⇢ Musical Notation (Theory)


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Musical Notation (Theory)

CD Station, Dec 7, 2017

How do I get to know music theory?

Music Theory ©

Well, musical theory could be divided in:

1. Note lenghts and Digitation

2. Reading a Score

3. Chord knowledge and the Piano

4. Auxiliary

Music Scheme (Save this) ©

1. Note Lengths

Note lengths are the 1st thing that you have to know what you consider music theory. With music theory, I reccomand tht you also learn the piano.

As you are going through this blogpost, make sure to maximise (or save) the picture above. You will have to visualize it to get what I am saying.

Considering only the 4/4 time signature, we are going in with the note lengths (Search the picture for Note Lengths):

  • (1) Full Note (1, 2, 3, 4) = the entire measure
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  • (2) Half Note (1, 2) = half the measure
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  • (3) Quarter Note (1) = 1/4 measure
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  • (4) Eight Note = 1/8 measure
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  • (5) 16th Note = 1/16 measure
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  • (6) 32th Note = 1/32 measure
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  • (14) Time Signature
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  • (15) Repeat Symbols
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Below the notes you have their pauses. A pause is silence that lasts a measure, 1/4 of a measure and so on.

2. Reading a Score

More musical notation for you! make sure you find "Musical Notation" in the picture.

Musical Score Notation:

  • (1) Sharp Note Symbol = Raises the pitch of the note with 1 semitone (go to the next piano key in the right)
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  • (2) Flat Note Symbol = Brings down the pitch of the note with 1 semitone (go to the next piano key in the left)
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  • (3) Natural Note Symbol = Brings the note to its natural value (Restores the note to its value prior to the Flat or Sharp symbol.)
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  • (4) Legato Sign = Soft transition. If the notes are the same pitch, the first is sustained to cover both.
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  • (5) Fermata = Lets the performer sustain the note more than the written value
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  • (6) Breath Sign = Tells you when to breathe
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  • (7) Armature = Makes all the notes on the specific line or space in the score raise or bring down their pitch (Sharp and Flat symbols both have their place in the Armature)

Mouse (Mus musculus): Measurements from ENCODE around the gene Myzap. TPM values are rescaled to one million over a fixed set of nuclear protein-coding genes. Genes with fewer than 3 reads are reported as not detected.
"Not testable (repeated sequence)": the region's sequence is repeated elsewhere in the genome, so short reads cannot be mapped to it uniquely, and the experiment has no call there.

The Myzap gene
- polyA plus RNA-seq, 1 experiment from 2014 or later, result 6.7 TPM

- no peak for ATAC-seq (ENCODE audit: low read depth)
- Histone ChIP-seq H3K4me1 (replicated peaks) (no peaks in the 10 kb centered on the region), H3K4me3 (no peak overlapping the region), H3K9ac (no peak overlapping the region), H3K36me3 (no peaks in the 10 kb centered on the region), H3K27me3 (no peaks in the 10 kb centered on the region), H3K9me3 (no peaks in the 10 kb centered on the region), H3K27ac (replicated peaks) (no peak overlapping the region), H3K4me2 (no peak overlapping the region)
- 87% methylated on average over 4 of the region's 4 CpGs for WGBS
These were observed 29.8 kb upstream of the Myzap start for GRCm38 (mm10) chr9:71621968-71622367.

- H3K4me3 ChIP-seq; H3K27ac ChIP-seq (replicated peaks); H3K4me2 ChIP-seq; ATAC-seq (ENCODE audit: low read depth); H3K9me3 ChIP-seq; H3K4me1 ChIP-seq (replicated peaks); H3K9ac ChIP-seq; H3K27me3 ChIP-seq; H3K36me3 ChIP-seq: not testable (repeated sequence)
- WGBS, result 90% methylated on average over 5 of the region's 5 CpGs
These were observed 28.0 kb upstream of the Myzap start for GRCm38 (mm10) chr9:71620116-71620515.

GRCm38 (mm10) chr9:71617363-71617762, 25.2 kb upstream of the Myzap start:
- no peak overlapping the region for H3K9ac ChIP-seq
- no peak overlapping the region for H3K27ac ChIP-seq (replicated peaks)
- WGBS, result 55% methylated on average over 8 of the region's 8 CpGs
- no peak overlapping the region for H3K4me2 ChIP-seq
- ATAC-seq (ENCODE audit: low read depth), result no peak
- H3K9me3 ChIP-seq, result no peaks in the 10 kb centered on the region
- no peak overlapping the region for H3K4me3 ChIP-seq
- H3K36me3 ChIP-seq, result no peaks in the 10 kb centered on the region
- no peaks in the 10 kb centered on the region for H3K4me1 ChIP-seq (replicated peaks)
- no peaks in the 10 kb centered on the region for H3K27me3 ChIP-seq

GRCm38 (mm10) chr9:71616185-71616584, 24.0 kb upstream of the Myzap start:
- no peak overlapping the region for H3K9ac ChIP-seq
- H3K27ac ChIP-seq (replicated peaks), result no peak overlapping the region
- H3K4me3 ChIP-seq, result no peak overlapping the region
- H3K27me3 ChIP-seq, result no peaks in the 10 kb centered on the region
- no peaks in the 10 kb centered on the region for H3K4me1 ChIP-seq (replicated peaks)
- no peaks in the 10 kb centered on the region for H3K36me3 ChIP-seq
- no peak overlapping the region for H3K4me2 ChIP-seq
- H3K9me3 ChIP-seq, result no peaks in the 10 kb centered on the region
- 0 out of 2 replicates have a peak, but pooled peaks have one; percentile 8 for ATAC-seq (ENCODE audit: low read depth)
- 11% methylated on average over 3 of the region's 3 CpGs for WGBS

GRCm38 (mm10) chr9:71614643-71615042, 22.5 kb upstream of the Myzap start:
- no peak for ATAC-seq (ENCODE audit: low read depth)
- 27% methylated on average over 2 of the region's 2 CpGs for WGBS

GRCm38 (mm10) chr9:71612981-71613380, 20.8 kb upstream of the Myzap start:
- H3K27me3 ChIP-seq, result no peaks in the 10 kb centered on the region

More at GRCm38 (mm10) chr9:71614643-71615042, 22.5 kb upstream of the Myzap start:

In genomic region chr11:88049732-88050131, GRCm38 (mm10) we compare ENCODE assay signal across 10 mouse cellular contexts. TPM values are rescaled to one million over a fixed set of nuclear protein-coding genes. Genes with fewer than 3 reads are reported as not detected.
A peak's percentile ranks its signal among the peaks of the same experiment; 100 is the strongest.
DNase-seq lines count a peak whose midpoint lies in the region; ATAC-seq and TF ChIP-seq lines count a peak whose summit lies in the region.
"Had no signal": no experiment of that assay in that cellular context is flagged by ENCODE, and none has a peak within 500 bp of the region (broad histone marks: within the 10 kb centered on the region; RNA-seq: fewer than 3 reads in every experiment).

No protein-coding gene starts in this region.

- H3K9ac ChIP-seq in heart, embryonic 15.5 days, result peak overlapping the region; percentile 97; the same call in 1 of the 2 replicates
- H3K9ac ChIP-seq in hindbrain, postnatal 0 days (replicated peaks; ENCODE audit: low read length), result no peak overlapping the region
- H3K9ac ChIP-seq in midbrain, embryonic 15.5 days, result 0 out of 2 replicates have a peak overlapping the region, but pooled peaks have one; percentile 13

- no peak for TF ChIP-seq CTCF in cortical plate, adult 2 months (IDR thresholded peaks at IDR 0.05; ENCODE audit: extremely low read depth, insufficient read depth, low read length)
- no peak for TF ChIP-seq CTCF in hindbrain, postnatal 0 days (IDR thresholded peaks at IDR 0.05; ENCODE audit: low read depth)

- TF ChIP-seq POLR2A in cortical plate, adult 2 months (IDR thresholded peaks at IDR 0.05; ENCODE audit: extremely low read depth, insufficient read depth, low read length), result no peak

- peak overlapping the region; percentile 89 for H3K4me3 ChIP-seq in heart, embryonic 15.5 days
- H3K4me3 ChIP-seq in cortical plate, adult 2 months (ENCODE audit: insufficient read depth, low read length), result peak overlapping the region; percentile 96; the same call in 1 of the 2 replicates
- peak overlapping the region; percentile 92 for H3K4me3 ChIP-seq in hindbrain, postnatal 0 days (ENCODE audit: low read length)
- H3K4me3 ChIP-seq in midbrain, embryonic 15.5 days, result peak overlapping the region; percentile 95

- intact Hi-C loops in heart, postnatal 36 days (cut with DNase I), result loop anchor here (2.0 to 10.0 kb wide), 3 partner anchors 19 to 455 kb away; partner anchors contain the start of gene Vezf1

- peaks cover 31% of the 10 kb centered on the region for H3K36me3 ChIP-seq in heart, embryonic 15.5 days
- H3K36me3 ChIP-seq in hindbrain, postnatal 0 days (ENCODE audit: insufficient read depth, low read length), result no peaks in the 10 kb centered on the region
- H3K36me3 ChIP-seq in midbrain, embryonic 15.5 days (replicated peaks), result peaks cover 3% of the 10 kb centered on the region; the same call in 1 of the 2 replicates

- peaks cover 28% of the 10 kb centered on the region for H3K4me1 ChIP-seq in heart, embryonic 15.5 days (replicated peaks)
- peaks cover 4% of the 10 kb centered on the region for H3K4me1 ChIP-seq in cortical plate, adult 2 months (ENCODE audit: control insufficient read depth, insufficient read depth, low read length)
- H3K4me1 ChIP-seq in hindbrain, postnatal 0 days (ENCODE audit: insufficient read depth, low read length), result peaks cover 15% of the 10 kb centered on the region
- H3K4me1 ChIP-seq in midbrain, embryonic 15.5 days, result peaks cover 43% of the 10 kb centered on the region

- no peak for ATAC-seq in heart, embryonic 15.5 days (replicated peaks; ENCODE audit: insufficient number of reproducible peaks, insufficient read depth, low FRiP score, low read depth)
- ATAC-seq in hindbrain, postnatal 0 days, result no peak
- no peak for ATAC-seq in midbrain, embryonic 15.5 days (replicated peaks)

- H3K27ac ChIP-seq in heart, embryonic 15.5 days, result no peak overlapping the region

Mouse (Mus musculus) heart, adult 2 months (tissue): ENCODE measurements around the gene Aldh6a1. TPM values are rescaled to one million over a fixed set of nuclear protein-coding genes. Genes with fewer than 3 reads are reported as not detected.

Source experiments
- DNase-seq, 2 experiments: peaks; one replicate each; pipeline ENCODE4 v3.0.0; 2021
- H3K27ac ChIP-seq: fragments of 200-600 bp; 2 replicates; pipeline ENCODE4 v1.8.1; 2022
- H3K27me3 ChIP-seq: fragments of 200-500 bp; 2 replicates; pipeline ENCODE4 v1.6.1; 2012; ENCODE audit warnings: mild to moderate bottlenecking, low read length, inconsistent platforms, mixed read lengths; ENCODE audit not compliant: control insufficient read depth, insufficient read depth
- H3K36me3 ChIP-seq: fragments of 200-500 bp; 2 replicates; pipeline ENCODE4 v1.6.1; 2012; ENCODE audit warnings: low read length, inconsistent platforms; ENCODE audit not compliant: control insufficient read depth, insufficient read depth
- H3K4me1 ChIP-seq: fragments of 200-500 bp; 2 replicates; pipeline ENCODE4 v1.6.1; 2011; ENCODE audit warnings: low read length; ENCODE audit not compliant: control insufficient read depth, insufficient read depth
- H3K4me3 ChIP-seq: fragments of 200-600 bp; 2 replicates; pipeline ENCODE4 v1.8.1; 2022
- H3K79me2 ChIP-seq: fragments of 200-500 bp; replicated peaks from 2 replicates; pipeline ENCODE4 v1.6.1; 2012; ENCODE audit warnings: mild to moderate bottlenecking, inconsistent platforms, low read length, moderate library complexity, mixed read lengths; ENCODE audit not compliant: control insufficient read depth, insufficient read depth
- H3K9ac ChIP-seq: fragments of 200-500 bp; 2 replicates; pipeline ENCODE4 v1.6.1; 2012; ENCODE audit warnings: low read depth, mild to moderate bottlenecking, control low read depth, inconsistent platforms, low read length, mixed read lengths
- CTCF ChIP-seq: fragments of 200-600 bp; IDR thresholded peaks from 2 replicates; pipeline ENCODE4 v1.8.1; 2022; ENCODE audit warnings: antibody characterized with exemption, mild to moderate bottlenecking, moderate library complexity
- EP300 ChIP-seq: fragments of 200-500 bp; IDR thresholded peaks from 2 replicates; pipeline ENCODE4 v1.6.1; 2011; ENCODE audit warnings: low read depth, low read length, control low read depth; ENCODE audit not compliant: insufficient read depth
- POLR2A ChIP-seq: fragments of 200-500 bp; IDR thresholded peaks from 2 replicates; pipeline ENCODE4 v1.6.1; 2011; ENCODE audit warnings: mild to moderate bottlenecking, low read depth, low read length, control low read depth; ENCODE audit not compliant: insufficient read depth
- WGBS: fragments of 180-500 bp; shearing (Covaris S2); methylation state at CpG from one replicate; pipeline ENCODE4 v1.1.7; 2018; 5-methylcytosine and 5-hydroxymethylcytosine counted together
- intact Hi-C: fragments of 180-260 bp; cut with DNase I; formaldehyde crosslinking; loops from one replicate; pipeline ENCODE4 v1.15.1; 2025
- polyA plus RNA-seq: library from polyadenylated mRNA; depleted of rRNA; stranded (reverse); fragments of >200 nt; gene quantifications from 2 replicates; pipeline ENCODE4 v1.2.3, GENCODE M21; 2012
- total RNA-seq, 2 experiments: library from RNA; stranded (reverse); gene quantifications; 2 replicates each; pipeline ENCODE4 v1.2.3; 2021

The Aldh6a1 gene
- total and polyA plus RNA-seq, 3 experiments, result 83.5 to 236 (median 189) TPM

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  • (8) Grace Note = Places a note right before (or after, if written there) the note in question. It is performed off-tempo right next to its note.
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  • (9) 4/4 Common Time = Substitution for writing 4/4 as a Time Signature
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  • (10) Pedal Symbol = Sustain with your Pedal
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  • (11) Accent = Accentuate the note
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  • (12) Tempo = Shows which note (duration) equals to how much time
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  • (13) Staccato = Make the note sounds loud at first, but just for a fraction of time, do not sustain it
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  • (14) Piano = there is a scale of loudness shown in the scheme (ppp pp p mp mf f ff fff)
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These things are really basic, so, make sure that you know them. Also, real basic is the score next to the word "Basic" in the scheme. The score goes like this:

  • (1) Treble (G / Sol) clef (the one on top)
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  • (2) Bass (F / Fa) clef (the 2nd)
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  • (3) Bracket means that the two staffs should be performed simultaneously.
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  • (4) Vertical Line determines the end of a measure.
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Make sure to practice score reading when in front of the piano.

Seo ( I made this picture ) ©

3. Chord knowledge and the Piano

Now, with chords, I will only tell you the most common, and they are under Chords in the scheme.

Now, with the piano, make sure that you know the notes on the keyboard , as, well, that is also helpful when making music on a computer (they are shown in the scheme).

For Digitation (meaning what finger to put on what piano note), you have to top nd low right pictures. So, yeah, fingers are numbered.

With the piano, practive it every day to improve. You might as well give piano lessons!

4. Auxiliary

On the musical scheme, go for the percussion kit. You have the names for every element. They help you a lot when making music on a computer.

Also in the scheme, you have waveforms, right under the picture that shows a Daw. A Daw is a software for making music.

Make sure that you know the music theory you have to and also that you know serveral songs on the piano. If you don't know the piano, you are not a musicial, you are not able to compose anything (not even on a computer).

So, make sure that you know musical score notation.

A Score ©

So, make sure to name every musical score element when you find it and to be able to interpret a score on the piano.

Blog post type: Music

Reccomanded Blogpost: Making Money Out Of Music


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